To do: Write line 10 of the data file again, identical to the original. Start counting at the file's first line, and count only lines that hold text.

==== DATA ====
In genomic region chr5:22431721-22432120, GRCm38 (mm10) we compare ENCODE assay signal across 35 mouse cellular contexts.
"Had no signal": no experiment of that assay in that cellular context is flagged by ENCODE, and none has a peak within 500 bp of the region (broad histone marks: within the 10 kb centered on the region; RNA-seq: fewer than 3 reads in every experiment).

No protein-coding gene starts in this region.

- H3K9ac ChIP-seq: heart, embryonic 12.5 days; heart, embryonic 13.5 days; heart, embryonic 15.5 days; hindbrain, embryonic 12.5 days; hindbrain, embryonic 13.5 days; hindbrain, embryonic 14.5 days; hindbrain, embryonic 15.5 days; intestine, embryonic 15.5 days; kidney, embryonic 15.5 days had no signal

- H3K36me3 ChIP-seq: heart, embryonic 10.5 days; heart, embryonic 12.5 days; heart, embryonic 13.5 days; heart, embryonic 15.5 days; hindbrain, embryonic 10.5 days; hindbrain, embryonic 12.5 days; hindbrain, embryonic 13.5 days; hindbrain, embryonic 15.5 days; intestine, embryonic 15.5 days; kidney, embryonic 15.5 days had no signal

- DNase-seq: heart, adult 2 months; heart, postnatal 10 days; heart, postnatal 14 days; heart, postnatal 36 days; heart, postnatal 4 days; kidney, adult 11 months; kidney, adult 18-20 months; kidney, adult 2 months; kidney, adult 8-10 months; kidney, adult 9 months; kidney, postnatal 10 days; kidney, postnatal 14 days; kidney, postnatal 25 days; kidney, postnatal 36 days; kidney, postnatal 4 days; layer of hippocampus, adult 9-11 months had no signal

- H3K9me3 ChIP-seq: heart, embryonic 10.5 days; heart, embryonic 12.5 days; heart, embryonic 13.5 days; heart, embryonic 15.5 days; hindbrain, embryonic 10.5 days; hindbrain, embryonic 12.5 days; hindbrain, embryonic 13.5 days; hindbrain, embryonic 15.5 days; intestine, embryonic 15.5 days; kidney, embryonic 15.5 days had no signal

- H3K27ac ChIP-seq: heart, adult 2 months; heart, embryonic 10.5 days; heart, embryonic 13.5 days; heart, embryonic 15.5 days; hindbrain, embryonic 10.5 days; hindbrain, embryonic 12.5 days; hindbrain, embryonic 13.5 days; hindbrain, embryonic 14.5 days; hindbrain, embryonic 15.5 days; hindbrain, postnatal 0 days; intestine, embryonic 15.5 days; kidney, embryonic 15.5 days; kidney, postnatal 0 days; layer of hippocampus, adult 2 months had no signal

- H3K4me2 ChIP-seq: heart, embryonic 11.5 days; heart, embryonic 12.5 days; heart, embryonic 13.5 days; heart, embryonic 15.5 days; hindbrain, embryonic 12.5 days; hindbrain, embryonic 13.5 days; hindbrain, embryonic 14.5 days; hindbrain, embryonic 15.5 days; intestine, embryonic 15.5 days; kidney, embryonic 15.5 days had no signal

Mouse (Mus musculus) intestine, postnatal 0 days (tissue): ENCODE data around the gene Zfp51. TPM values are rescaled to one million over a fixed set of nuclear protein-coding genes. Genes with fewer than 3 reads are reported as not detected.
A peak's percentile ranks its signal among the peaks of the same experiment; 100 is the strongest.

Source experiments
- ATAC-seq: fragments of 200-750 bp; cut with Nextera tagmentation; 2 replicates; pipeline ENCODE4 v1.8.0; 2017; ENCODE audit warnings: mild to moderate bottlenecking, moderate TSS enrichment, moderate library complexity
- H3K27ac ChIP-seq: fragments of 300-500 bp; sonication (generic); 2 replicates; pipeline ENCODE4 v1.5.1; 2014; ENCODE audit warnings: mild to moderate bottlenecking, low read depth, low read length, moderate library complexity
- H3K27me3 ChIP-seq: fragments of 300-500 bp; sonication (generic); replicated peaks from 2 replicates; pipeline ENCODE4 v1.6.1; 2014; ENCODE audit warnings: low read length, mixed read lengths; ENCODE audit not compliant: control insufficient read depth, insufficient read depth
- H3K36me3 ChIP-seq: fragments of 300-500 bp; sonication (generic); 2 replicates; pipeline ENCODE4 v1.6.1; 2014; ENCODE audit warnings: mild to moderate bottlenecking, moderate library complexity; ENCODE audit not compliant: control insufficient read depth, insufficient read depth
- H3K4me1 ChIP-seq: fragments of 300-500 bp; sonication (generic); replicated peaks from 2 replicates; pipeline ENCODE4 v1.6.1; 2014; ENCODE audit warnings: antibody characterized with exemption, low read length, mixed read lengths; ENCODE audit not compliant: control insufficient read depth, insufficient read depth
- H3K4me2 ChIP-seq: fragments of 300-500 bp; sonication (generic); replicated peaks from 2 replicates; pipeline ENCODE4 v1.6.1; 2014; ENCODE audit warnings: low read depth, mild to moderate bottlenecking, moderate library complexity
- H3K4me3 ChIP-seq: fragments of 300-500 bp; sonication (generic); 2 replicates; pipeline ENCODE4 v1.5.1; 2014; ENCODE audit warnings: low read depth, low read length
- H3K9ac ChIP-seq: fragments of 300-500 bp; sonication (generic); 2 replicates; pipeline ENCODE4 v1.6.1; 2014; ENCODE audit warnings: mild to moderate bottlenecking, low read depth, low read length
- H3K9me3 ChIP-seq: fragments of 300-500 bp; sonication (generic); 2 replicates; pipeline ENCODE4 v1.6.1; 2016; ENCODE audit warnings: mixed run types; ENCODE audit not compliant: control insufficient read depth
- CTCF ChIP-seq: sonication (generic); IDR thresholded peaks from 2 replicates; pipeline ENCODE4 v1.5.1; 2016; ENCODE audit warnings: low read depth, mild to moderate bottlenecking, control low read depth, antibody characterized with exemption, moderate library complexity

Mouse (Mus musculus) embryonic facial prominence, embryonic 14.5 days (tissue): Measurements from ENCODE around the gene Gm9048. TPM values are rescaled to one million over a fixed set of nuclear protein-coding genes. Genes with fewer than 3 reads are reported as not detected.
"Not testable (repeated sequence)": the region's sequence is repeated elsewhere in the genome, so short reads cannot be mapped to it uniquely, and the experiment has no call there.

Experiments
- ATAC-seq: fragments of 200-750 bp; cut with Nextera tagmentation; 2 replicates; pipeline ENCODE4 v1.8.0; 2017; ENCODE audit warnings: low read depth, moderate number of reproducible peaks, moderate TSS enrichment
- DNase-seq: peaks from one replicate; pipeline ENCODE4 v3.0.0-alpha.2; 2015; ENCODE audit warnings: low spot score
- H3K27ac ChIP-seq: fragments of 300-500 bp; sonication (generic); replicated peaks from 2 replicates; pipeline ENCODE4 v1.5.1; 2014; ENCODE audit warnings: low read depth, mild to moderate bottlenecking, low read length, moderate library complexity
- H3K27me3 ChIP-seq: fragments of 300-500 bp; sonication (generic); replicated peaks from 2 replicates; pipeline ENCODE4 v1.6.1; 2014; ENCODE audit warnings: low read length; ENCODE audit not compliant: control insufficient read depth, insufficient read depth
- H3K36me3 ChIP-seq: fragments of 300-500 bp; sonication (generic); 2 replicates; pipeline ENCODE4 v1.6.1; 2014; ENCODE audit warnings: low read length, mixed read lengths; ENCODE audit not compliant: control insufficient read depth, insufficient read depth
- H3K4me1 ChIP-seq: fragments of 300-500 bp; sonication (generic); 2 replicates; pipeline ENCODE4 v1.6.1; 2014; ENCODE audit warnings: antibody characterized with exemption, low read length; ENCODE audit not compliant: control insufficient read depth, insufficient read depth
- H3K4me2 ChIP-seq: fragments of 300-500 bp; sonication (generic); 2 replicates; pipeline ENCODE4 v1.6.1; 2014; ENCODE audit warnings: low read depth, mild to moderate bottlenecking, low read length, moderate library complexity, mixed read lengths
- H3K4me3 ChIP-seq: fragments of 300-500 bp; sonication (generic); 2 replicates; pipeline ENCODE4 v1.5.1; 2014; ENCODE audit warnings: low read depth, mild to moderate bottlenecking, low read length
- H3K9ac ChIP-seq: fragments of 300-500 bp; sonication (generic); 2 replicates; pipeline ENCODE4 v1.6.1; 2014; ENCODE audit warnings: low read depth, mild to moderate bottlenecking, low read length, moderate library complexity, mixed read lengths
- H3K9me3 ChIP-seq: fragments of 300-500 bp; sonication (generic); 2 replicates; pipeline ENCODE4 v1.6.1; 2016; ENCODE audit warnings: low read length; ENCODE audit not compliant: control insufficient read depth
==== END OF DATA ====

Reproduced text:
Mouse (Mus musculus) intestine, postnatal 0 days (tissue): ENCODE data around the gene Zfp51. TPM values are rescaled to one million over a fixed set of nuclear protein-coding genes. Genes with fewer than 3 reads are reported as not detected.